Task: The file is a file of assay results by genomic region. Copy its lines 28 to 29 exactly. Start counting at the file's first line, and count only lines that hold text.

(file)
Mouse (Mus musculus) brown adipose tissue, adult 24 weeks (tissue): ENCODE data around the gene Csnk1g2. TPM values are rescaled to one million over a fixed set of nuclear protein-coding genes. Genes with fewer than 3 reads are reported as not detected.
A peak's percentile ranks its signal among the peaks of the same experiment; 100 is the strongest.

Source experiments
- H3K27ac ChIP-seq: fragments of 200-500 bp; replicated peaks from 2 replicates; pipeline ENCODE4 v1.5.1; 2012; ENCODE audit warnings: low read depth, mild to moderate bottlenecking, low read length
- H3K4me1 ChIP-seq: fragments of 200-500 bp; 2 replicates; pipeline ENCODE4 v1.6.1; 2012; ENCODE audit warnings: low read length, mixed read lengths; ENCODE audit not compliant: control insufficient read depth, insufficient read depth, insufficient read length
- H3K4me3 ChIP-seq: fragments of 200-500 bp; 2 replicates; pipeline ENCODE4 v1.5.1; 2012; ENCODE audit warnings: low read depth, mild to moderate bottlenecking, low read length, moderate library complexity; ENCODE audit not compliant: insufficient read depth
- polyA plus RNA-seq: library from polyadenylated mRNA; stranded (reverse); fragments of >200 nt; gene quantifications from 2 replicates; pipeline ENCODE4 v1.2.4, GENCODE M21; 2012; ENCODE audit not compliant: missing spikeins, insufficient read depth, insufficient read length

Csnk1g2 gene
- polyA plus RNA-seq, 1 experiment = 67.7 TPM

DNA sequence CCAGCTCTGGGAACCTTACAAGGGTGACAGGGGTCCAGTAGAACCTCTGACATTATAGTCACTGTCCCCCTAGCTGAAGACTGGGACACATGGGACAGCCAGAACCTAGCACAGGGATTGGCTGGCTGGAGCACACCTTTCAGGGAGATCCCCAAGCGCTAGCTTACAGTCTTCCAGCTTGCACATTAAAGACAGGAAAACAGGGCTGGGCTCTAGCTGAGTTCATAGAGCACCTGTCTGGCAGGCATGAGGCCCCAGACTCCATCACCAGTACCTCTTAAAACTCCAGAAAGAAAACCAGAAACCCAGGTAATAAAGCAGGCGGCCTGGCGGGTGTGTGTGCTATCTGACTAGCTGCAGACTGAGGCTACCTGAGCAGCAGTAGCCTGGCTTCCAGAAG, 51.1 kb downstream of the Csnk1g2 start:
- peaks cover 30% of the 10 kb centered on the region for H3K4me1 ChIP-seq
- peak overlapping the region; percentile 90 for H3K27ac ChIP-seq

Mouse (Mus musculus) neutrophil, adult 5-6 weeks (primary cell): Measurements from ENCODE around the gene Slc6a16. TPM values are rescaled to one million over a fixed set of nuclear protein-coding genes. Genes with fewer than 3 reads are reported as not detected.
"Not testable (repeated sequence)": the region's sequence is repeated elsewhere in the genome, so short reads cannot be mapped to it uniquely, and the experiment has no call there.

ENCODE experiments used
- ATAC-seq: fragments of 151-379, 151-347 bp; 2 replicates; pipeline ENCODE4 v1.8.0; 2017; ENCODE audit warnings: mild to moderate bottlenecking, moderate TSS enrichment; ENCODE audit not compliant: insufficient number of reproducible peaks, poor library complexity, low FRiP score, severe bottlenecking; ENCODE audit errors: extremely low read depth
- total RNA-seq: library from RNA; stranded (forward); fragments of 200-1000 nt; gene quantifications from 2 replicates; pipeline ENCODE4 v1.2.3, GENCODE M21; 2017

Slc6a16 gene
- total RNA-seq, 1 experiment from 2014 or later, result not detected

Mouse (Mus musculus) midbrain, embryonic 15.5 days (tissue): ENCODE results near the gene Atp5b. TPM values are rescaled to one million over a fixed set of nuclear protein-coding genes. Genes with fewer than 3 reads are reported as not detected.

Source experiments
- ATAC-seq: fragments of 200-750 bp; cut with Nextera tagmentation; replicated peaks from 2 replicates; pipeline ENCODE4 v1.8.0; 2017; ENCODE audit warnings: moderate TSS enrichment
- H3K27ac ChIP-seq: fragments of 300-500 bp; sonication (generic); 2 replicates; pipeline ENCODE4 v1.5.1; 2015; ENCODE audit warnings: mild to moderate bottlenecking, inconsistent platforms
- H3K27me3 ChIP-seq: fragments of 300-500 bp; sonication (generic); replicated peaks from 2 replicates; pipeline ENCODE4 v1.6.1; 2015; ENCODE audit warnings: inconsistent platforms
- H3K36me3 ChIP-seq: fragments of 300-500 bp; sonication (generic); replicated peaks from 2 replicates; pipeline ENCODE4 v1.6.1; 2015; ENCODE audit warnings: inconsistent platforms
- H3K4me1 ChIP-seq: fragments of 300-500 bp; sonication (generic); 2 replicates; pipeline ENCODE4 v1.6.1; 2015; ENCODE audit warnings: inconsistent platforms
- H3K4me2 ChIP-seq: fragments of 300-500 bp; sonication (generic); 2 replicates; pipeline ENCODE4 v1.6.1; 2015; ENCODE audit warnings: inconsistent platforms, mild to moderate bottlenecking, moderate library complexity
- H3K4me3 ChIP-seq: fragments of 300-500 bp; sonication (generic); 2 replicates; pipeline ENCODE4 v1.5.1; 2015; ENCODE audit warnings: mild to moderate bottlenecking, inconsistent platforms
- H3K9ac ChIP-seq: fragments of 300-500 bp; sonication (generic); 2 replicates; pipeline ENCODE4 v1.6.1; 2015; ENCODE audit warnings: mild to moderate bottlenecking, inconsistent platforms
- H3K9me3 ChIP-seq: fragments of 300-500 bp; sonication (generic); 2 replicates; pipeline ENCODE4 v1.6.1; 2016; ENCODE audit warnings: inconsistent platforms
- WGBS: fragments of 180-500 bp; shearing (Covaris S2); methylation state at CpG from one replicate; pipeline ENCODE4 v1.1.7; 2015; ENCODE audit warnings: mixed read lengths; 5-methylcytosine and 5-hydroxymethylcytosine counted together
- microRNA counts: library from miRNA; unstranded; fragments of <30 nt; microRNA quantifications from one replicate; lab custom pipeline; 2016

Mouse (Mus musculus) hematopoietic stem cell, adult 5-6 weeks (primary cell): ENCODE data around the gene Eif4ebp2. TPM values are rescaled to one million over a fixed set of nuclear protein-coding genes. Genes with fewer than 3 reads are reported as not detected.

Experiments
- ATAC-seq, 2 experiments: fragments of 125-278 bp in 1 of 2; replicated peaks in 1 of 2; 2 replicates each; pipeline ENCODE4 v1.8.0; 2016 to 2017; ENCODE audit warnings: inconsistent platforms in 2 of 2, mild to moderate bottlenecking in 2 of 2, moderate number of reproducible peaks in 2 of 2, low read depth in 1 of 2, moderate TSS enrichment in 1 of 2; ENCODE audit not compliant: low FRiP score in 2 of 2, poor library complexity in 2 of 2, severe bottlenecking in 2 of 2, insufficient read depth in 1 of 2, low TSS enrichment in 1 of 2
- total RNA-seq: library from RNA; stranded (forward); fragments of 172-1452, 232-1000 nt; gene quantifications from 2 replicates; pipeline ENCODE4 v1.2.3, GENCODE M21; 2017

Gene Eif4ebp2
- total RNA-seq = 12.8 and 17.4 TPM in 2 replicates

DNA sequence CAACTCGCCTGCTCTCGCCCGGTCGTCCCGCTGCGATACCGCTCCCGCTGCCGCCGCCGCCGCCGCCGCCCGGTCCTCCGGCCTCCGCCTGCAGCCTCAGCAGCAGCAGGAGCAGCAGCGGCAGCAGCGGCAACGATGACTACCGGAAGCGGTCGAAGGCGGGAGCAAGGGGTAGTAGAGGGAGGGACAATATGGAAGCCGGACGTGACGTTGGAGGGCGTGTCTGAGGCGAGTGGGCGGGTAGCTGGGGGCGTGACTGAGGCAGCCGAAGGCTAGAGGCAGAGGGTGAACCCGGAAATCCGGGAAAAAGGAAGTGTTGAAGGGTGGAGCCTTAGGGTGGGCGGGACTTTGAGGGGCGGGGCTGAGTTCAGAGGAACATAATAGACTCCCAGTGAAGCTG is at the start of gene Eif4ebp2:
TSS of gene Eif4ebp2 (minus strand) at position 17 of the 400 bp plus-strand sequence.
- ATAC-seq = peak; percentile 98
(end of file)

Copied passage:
- H3K4me3 ChIP-seq: fragments of 300-500 bp; sonication (generic); 2 replicates; pipeline ENCODE4 v1.5.1; 2015; ENCODE audit warnings: mild to moderate bottlenecking, inconsistent platforms
- H3K9ac ChIP-seq: fragments of 300-500 bp; sonication (generic); 2 replicates; pipeline ENCODE4 v1.6.1; 2015; ENCODE audit warnings: mild to moderate bottlenecking, inconsistent platforms